Ascension Parish Councilman Travis Turner, a key council backer for the recreation tax, said parish officials are trying to make incremental improvements after the tax’s failure. The planned 2015 expenditures represent only a small part of what the tax plan would have supported, most of which is not being built, he said.

The soccer fields, for example, would have been part of a parish sports complex at Lamar-Dixon that would have included baseball, football and other fields and courts costing $8.6 million. The splash pads in Donaldsonville were one of four such water park features planned parishwide and were part of a $2.8 million master plan for the fairgrounds on the west bank.

Turner, who is chairman of the Council Recreation Committee, said the revenue allocated in the parish budget this year is largely from one-time grant sources or money saved over several years.

About $1.25 million, for example, is set aside for the soccer fields in the budget and is coming largely from state capital outlay dollars. About $313,000 is in hand and another $900,000 is hoped for at the end of the year, parish officials said. In addition, dirt work may be donated by an unnamed company.

“It is not parish revenue. It is not guaranteed, being a grant, one-time money,” Turner said.

The budget’s five-year outlook calls for no other recreation construction through 2019.

Goppelt said the soccer fields represent the kind of collaboration and savings the parish should be doing to upgrade parks.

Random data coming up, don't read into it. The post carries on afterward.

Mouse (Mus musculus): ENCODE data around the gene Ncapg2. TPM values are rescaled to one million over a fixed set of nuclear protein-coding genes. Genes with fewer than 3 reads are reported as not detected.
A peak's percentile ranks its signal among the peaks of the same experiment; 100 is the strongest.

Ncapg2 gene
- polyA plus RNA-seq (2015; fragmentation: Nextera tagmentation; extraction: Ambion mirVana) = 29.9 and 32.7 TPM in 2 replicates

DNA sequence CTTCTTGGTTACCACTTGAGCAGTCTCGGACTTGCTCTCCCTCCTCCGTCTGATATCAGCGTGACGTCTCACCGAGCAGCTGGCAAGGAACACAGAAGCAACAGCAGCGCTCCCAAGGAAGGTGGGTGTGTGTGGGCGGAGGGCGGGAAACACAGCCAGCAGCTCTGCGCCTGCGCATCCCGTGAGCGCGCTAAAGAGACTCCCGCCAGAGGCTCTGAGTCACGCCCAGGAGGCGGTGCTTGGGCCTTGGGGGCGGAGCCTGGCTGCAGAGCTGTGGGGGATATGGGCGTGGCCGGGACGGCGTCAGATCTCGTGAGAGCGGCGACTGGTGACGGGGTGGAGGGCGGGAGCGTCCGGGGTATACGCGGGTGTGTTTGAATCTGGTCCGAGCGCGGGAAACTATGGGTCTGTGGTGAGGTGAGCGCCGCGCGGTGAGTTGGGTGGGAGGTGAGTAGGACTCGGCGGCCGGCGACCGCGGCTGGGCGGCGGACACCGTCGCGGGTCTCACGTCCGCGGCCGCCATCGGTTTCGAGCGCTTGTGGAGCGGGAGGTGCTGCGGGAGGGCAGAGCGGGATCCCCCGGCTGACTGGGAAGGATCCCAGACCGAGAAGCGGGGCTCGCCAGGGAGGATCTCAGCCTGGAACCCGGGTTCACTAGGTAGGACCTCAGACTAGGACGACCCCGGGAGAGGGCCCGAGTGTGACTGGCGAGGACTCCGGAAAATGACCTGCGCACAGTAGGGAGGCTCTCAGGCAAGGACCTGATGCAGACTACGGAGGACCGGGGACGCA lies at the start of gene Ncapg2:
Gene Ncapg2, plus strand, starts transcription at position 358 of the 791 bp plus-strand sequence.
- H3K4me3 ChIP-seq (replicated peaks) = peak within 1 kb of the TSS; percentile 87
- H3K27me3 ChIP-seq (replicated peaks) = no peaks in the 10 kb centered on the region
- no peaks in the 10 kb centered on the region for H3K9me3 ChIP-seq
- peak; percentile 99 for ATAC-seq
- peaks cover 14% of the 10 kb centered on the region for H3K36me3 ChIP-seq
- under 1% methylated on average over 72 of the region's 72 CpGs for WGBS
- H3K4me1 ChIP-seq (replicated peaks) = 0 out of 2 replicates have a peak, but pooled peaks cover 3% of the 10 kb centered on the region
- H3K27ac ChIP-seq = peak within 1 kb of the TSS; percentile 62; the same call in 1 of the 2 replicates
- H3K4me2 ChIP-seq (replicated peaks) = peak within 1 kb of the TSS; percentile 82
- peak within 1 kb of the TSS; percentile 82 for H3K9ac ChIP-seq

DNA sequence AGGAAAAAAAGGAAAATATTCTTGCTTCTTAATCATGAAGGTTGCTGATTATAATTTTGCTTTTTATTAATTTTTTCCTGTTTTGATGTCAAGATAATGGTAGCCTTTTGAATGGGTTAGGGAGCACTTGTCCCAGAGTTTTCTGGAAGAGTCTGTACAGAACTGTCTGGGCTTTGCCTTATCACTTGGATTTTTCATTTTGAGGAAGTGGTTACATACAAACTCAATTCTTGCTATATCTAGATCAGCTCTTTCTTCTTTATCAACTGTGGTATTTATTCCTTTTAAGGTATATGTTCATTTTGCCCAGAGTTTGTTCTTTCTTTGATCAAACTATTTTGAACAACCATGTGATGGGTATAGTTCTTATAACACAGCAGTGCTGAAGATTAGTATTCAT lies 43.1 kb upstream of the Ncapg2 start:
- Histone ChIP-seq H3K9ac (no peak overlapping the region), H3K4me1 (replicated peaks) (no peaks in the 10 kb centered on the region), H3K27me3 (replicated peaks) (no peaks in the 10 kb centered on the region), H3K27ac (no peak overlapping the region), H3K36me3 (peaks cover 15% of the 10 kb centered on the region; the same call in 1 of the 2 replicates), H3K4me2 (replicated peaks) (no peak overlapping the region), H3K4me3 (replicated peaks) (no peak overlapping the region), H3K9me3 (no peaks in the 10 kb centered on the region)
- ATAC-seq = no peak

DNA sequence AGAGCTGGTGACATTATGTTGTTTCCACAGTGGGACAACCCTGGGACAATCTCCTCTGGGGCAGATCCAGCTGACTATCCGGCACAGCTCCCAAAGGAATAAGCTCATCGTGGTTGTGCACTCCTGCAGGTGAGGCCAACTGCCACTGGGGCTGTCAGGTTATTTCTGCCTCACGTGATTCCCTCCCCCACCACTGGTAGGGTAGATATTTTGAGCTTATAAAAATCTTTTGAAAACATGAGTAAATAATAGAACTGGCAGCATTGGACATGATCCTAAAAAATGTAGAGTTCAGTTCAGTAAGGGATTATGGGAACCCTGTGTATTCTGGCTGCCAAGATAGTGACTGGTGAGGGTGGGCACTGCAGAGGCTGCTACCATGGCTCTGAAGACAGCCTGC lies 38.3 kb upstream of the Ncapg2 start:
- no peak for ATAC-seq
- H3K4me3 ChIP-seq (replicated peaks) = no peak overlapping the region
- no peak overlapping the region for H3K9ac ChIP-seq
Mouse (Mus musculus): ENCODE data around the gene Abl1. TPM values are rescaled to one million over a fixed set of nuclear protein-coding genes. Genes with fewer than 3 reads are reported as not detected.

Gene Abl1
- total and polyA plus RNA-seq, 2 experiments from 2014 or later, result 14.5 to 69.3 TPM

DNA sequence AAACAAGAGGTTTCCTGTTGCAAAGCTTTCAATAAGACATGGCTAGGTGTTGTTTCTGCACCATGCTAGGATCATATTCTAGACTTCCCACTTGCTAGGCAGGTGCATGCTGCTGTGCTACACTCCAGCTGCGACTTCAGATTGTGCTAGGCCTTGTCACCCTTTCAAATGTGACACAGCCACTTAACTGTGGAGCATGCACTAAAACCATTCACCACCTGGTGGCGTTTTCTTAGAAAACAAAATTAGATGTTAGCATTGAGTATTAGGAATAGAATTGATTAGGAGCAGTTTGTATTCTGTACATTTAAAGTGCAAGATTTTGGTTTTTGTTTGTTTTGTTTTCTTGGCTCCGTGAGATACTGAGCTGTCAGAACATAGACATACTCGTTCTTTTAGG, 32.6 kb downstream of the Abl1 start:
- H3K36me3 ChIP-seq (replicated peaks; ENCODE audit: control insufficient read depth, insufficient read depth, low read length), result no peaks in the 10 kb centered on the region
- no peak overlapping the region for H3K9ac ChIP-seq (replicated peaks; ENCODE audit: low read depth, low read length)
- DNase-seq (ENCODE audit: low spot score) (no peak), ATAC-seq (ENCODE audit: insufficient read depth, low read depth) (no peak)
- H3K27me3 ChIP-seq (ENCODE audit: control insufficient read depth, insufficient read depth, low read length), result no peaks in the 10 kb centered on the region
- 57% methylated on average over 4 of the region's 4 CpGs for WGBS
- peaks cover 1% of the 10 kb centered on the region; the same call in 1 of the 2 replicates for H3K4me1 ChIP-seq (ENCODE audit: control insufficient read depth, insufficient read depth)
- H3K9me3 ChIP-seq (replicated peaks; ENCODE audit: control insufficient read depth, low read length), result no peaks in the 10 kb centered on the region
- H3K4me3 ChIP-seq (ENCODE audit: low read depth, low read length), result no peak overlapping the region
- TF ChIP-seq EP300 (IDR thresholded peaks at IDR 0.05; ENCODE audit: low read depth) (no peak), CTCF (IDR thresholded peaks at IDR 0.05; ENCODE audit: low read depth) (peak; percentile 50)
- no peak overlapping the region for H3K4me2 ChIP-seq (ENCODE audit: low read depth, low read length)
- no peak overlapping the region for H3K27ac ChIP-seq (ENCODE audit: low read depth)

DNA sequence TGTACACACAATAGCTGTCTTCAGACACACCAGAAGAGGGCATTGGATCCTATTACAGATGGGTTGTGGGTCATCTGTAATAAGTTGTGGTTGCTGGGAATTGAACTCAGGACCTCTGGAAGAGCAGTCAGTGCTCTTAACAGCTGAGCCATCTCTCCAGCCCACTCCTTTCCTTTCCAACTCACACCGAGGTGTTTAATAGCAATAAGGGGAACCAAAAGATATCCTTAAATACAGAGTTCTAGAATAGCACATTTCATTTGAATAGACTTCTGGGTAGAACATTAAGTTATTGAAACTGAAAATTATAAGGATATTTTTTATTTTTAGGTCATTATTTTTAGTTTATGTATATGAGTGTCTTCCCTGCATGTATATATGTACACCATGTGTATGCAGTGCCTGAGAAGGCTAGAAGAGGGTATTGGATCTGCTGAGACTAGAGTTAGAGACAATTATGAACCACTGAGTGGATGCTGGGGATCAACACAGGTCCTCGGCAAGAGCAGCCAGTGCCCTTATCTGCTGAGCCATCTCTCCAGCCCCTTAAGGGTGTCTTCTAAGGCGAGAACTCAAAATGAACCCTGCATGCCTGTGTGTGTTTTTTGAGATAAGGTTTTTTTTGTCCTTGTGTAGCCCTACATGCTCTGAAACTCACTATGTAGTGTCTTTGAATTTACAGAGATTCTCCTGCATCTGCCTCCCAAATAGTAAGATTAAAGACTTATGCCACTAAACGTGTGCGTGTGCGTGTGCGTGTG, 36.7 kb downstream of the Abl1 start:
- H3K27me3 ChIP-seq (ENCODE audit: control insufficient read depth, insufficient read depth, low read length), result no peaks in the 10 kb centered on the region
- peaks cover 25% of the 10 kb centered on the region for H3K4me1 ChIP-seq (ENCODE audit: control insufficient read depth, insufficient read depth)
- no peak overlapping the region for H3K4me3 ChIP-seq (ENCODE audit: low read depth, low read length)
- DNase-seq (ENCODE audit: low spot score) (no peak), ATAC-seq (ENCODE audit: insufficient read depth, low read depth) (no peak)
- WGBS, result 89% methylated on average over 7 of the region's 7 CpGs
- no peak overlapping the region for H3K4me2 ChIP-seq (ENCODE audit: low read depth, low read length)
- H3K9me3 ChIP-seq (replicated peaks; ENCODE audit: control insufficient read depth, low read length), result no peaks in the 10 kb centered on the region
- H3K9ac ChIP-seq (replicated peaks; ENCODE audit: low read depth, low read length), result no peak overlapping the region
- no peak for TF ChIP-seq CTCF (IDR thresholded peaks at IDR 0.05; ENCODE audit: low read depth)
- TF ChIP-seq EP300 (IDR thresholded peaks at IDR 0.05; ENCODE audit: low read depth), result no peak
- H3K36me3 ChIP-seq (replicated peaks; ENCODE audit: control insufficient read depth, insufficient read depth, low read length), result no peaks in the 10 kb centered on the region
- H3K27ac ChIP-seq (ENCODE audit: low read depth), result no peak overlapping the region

Sen. Jody Amedee, R-Gonzales, who is pushing in the Legislature to get capital outlay money for parish recreational facilities, said he hoped to get funding for the soccer fields first because they require less intensive infrastructure and then seek additional money for baseball fields in future years.

Amedee, who is in his last term of office, said he sees the benefit of a soccer complex but felt tax supporters asked for too much at once.

“I think it was just unreasonable, the amount of money they wanted to get,” Amedee said. “It all sounded good, but when you looked at the master plan, I think it was too much.”

But Amedee’s plan, if it continues after he leaves the state Senate, will take time.

Supporters argued last year one benefit of the tax would have been funding capital improvements quickly instead of waiting for years for grants to materialize.

Even with grant dollars going toward the fields, Turner said, the parish will further stretch recurring revenue to maintain the new facilities. About half of the tax plan’s revenue would have supported maintenance over 10 years.

Turner said that if he is re-elected this fall, he plans to consider a ballot measure in 2016 for a recreation district supported with a new tax for his council district, which includes the Gonzales and Geismar areas.

Moss, the soccer club president, said he understands those who question about the need for the tax if this backup plan had already been in the offing. But, as the club’s leader, he said he was not going to keep all his eggs in the tax plan basket.

He said the club plans to help with field upkeep in addition to the donations to help build it, keeping the strain off parish taxpayers.

“It’s a good deal,” he said.

Follow David J. Mitchell on Twitter, @NewsieDave.